Main points that differentiate the best plank vinyl from cheap, barely passable plank vinyl include: thickness, wear layer, quality of register embossing, quality of visual layer, edge treatments, the size of the selection, company reputation, and warranty.
Shaw is serious about vinyl plank. Currently running 7 different lines, each line with between 7 and 13 color or species variations, Shaw's offerings encompass the gamut of LVP. Whether it's cheap and thin you want or thick and super-premium, Shaw covers the spectrum.
So many luxury vinyl quality points pivot on thickness. Shaw's Premio and Classico lines are an industry-topping 6.5 mm thick--a full quarter-inch thick, for a product, averages out at about half that thickness. Additionally, Premio and Classico's wear layer is a full 20 mil thick.
But even Shaw's middle of the road offerings is excellent. In a world where "middle" often means bringing board length down from 48" to 36", Shaw's mid-range planks, Aviator and Navigator, remain 48".
If Shaw is all about choice, Armstrong is all about simplicity.
Armstrong's one plank line is called Luxe Plank, and this line is broken up into three quality designations, Good, Better, and Best.
Most of Armstrong's wood-style planks address safe, crowd-pleasing favorites, like maple, oak, walnut, and jatoba. In the Best category, Luxe ranges outward a bit with trendy wood treatments like weathered barn wood and exotics like amendoim.
None of Armstrong's planks reach Shaw's 6.5mm thickness, though they are a respectable 4mm. All Armstrong vinyl plank depends on self-stick adhesive to join the boards, whether alone or in conjunction with a click/lock function.
Mannington's luxury vinyl planks are divided between the premium line, Distinctive Plank, and the entry-level plank, Adura.
Of the two, Adura is the more cost-effective way to plank your home with 4" x 36" dimensions and 4 mm thicknesses. You'll find nothing spectacular or earth-shattering about Adura's teaks, oaks, and maples; just basic, solid vinyl for your bargain-remodel kitchen, or for a basement, kids' room, or second bathroom.
But if you want your floor to actually be seen, you'll need to upgrade to the Distinctive Plank line that includes full 6" x 48" sizes, micro-beveled edges, and darker, more soothing colors than those found in Adura. In addition, Distinctive's embossing is far more complex and true-to-life than Adura's. The only thing you do not gain by going from Adura to Distinctive is thickness: both are 4 mm.
4. Karndean: Art Select, Loose Lay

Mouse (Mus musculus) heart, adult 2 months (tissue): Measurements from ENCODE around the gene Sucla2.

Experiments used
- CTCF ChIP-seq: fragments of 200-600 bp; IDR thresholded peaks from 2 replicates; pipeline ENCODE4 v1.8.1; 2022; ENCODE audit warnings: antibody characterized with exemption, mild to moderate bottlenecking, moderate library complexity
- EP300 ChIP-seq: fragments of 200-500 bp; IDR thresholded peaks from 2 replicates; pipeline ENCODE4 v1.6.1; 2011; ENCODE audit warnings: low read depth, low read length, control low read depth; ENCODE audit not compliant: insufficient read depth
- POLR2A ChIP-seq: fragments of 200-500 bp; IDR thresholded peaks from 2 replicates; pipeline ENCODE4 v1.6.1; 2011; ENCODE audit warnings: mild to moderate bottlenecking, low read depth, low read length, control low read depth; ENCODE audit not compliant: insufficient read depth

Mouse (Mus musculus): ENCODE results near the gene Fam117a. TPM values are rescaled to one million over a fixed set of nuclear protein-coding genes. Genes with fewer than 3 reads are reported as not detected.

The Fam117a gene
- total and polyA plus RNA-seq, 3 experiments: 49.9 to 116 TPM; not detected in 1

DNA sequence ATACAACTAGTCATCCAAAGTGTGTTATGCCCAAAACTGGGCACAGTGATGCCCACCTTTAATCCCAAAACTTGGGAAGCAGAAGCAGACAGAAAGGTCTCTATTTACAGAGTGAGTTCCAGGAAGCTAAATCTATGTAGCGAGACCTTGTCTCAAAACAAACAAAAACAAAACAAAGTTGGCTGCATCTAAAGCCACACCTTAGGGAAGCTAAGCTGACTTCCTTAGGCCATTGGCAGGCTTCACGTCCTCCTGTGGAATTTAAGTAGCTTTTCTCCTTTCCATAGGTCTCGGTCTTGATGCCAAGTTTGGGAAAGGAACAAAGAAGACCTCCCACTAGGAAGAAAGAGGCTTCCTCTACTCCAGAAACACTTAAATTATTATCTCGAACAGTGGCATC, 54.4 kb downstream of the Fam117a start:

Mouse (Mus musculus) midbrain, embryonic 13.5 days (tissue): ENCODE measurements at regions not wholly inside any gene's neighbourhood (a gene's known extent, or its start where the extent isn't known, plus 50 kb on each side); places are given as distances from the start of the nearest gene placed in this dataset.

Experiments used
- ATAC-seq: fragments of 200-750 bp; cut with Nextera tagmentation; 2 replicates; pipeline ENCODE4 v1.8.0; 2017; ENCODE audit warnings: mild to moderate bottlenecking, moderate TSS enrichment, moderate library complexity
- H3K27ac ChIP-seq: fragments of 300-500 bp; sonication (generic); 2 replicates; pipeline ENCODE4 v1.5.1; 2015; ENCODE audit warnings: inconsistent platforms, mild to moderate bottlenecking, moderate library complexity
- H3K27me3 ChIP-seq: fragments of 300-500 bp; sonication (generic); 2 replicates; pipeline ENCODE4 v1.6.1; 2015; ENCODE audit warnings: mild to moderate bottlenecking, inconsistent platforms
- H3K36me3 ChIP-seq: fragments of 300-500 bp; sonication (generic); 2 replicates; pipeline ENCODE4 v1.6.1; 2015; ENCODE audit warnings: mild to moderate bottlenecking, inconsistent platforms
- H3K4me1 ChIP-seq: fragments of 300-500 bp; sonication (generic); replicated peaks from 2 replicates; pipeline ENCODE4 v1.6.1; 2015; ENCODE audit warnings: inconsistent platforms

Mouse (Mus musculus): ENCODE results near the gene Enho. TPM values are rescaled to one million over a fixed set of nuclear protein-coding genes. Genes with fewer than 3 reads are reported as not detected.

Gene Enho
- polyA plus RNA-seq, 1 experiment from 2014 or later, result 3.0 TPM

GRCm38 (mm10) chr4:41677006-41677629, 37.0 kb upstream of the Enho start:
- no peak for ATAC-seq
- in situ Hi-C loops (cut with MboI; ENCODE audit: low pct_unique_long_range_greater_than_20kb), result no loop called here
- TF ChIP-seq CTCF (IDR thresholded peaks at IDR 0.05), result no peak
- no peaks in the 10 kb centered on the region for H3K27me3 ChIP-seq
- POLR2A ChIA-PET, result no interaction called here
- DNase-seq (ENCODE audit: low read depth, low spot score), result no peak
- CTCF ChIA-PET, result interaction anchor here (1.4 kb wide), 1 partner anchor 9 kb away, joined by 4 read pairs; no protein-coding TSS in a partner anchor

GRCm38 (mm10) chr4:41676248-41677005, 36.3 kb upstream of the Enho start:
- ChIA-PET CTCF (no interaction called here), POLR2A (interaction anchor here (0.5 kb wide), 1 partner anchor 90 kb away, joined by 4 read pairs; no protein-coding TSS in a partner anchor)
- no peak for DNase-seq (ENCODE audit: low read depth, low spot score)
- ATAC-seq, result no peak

Unlike the other manufacturers listed here, Karndean isn't a name that rolls off of most U.S. homeowners' tongues.
Well-known to U.K. buyers for the past 40+ years, Karndean has slowly been making inroads into U.S. homes in recent years.
Karndean wants to distinguish itself from other LVP providers; it's not a mass-market, rock-bottom-cheap manufacturer. You install Karndean when you don't mind paying a bit more for luxury vinyl that looks better and installs a bit differently.
Its Art Select brand is the only one I've seen that offers up a wood parquet-look vinyl that actually looks good. Content to let other companies push of-the-moment reclaimed woods and effects like chipped paint and whitewashes, Art Select hews to classic looks like lush oaks and maples, all in planks that are 4.5 mm total thickness and 20 mils wear layer.
Loose Lay is a Karndean method of installation that doesn't rely on click/lock or adhesive to join the planks.
Instead, the planks friction-grip the floor with a heavy, soft backing. Planks butt directly against skirt boards on the perimeter and against each other. It's a smooth method of laying vinyl plank that helps you avoid those inevitable bumps and ridges that develop from planks that refuse to click into place.
5. Lumber Liquidators: Tranquility
The fashionable word "disruption" must get tossed around a lot at Lumber Liquidators product development meetings. If Shaw, Armstrong, and Mannington represent the old guard, Lumber Liquidators is still the disruptive upstart, though an upstart that is approaching 20 years old.
Lumber Liquidators' house brand for luxury vinyl is called Tranquility. Tranquility isn't the most beautiful LVP on the market: some planks are so dramatically grained and streaked that garish is the only way to describe it. Tranquility's selection is limited: only 25 luxury planks, total. The warranty is nothing special: though a 50-year warranty, it comes studded with so many exceptions that it would take you 50 years to find a way to call the warranty in.
How does Tranquility make this list then?
For offering products that you can't easily find elsewhere. I had never seen a 1.5 mm plank vinyl floor until happening upon Lumber Liquidators' North Perry Pine. While I cannot imagine installing this anywhere in your primary residence, the below-fifty-cents price may be tempting for a fast/cheap install in an outbuilding or even as a temporary floor for an ongoing remodel project. Let's get serious, though: Tranquility offers 5 mm vinyl plank flooring in 48" lengths by 7" widths (yes, not 5" or 6"). In fact, half of the Tranquility brand is 5 mm. Even the most expensive Tranquility is still half the price of Shaws and Armstrongs.